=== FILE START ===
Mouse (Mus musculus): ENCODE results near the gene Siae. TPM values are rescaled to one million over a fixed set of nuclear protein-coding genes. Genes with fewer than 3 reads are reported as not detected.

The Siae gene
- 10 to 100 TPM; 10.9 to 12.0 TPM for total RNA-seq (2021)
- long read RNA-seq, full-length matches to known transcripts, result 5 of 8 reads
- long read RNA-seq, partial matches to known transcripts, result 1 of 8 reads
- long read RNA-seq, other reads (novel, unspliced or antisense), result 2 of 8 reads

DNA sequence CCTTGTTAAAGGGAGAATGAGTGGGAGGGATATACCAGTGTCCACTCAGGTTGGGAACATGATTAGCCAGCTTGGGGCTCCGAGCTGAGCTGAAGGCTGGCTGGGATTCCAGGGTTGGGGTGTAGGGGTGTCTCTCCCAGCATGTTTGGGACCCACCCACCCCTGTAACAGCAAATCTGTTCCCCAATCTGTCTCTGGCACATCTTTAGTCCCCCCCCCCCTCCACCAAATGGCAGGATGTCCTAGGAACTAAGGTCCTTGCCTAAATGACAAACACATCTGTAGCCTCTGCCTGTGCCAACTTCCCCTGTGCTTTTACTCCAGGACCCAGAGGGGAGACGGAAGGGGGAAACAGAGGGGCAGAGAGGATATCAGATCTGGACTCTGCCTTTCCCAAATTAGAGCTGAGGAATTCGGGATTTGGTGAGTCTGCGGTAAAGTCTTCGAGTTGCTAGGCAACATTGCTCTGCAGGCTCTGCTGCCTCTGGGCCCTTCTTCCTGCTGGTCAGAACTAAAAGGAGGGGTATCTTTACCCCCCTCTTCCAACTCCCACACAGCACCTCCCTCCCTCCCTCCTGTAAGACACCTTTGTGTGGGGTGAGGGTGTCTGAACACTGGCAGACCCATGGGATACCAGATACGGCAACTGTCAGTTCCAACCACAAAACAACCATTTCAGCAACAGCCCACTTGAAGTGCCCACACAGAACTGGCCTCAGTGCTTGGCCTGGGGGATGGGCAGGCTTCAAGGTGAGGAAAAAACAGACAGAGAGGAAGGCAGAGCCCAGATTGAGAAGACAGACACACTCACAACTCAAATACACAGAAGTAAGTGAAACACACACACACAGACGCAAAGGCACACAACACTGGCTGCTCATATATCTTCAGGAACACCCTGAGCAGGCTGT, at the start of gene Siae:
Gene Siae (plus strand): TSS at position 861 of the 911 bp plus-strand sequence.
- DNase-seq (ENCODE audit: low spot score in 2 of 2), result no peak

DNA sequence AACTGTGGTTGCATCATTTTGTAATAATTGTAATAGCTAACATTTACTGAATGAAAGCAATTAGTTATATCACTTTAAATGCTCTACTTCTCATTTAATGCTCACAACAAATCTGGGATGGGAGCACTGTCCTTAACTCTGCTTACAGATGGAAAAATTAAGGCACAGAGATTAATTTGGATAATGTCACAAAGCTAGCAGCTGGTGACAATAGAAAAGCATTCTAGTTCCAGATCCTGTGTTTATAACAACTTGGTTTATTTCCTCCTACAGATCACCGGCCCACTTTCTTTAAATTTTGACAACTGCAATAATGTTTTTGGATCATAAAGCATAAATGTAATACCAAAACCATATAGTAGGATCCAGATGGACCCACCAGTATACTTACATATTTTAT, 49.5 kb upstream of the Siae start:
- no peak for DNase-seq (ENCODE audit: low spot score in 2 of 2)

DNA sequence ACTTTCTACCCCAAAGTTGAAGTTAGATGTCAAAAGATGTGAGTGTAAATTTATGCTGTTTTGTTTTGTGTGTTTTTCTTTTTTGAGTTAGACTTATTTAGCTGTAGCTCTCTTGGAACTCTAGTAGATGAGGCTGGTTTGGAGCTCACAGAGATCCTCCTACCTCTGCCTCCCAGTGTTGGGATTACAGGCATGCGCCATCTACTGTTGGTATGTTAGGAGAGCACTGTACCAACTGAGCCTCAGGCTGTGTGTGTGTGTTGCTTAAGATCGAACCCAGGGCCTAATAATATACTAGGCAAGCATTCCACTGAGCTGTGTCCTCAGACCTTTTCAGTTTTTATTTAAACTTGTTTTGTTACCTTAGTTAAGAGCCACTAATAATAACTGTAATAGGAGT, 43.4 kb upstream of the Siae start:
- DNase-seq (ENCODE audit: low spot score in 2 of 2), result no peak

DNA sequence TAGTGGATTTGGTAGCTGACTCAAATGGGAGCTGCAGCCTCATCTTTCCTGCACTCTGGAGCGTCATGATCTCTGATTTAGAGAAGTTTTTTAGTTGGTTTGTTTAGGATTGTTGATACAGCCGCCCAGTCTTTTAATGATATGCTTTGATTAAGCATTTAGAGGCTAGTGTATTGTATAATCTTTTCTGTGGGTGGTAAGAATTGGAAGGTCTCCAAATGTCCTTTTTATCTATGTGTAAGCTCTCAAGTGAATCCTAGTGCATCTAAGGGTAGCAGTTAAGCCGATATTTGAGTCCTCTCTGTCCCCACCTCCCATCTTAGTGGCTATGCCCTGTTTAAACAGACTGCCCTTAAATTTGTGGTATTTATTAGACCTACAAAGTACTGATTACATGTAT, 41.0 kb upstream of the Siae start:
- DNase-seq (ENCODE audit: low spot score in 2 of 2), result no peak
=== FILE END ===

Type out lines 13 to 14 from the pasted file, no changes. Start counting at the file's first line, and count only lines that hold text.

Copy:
- DNase-seq (ENCODE audit: low spot score in 2 of 2), result no peak

DNA sequence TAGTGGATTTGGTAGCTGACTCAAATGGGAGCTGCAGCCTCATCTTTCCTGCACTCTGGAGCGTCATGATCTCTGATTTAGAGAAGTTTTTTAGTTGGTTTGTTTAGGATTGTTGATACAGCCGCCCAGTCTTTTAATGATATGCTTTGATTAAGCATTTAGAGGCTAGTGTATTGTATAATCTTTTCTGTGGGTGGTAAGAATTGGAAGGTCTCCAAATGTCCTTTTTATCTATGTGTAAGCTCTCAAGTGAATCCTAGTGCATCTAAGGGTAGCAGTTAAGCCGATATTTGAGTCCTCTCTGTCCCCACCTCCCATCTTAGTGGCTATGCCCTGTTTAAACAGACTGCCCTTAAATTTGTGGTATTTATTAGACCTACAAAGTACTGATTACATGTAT, 41.0 kb upstream of the Siae start: